Working as an independent mobile, web and software developer in Afrika can be a trying experience.
Afrika for so long has been recognized by the world as an agricultural continent and for the past decade, many software developers are working tirelessly to prove that we are also a technological continent by building great websites, mobile apps and software that aims to solve our problems on the ground.
This does not come at a cheap cost.
We live in an environment that tech equipment costs two to four times than what it does in Europe and North America, where technical books are almost non-existent in most parts of the continent, and where most people do not have credit cards to purchase from Amazon.
In Afrika there is a perception problem though, some people still think technology comes in a box like a camcorder, computer, laptop, iPad and so on. I have listed below a few of the agonies myself and most developers go through.
We need to all visualize technology as a process and something we are going to build ourselves here in Afrika.
Infamous load shedding - a practice of cutting off electricity to whole sections of the city in order to conserve power in countries such as Ghana, Kenya, Nigeria and South Africa, to name a few.
They never mind that you need electricity to work and you need to work to eat. In Ghana, things are much better - they just cut off electricity without any warning whatsoever or the power fluctuates crazily and the electricity corporation thinks that is entirely normal.
With this load-shedding factor you can rest assured that most developers, especially in Ghana and Nigeria, cannot meet their deadlines.
Higher internet access costs
Internet bandwidth has been my major problem since I decided probably six years ago (2008) to venture into software and web development. There is no special data packages that I know of that are being sold to developers who consume huge amounts of data.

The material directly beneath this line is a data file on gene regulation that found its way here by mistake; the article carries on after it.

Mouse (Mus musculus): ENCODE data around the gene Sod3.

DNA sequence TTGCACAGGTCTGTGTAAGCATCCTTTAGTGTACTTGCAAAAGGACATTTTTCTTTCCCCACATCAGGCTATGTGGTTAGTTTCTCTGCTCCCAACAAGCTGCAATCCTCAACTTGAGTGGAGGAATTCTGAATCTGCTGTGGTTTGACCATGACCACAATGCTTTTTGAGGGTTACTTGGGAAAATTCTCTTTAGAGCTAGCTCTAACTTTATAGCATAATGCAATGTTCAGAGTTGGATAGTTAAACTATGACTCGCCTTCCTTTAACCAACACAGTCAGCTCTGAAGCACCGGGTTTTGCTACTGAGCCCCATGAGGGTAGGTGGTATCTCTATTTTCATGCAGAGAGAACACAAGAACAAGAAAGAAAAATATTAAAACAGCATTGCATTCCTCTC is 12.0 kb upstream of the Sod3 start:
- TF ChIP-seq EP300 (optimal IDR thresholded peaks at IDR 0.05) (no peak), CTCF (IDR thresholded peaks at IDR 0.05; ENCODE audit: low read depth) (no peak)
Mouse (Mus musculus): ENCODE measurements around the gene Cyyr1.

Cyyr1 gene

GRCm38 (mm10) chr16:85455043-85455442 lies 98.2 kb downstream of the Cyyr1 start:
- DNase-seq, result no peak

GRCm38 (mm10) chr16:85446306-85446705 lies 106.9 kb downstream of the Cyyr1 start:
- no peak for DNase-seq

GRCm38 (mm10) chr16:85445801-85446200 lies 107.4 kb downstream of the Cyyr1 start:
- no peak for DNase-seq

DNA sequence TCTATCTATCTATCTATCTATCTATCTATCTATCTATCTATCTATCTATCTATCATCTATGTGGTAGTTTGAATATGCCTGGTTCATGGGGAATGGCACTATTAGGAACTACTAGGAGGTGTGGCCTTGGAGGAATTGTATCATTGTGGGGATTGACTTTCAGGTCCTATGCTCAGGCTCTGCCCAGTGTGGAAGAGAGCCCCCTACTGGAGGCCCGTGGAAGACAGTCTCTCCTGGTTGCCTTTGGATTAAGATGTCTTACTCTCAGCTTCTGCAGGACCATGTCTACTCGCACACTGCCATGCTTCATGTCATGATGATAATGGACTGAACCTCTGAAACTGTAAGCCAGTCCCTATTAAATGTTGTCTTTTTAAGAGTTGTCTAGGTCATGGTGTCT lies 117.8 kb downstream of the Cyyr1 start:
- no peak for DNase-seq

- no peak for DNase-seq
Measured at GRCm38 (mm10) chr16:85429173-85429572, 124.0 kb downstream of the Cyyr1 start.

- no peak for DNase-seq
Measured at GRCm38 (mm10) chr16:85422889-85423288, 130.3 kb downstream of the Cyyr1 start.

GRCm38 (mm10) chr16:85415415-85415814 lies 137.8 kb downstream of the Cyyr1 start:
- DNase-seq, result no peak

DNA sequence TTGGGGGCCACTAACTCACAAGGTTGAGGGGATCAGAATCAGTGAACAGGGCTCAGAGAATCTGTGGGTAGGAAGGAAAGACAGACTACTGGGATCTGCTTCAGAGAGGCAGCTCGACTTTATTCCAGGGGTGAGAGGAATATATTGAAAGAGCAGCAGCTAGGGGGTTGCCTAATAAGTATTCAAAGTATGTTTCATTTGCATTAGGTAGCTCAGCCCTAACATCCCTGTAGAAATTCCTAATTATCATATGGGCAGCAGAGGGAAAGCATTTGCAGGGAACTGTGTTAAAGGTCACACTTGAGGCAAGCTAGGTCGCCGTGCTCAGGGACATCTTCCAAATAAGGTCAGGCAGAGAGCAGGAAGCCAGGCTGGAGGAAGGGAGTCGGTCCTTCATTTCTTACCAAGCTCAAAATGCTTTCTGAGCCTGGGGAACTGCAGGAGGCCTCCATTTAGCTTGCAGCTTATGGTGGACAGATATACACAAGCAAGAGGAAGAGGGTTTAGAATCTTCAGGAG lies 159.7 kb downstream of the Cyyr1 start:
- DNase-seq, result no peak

Telecommunication companies forget that the internet possesses a huge amount of informative data that can be used as a powerful tool for boosting economic growth and poverty reduction.
Investment in startups
Most developers set up a tech start-up in search for investors to fund their projects. It is my observation that in Afrika, most people do not understand the Silicon Valley-style of Angel investment and funding.
My observation is also that most so-called tech investors when they fund a start-up they are looking for short-term profits.
For good developers who believe they don't need funding, they work their asses out trying to bootstrap their personal projects. They end up taking up so many odd web dev jobs that will in turn slow down their personal projects and innovations.
The salary factor
It takes a lot of guts and zeal for a good African developer to turn down job offers and internships to pursue his passion.
Once the money sets in, the developer tends to slow down in innovating and instead works hard to better the firm or company he's working in and to gain more promotions.
A web and software developer in Africa earns from $10,000 to $20,000 dollars per annum whereas their colleagues in Europe and the US earns at least $100,000 dollars per year. You could be working hard to build great technologies that can help you rack in tons of thousands of dollars when you are a techpreneur.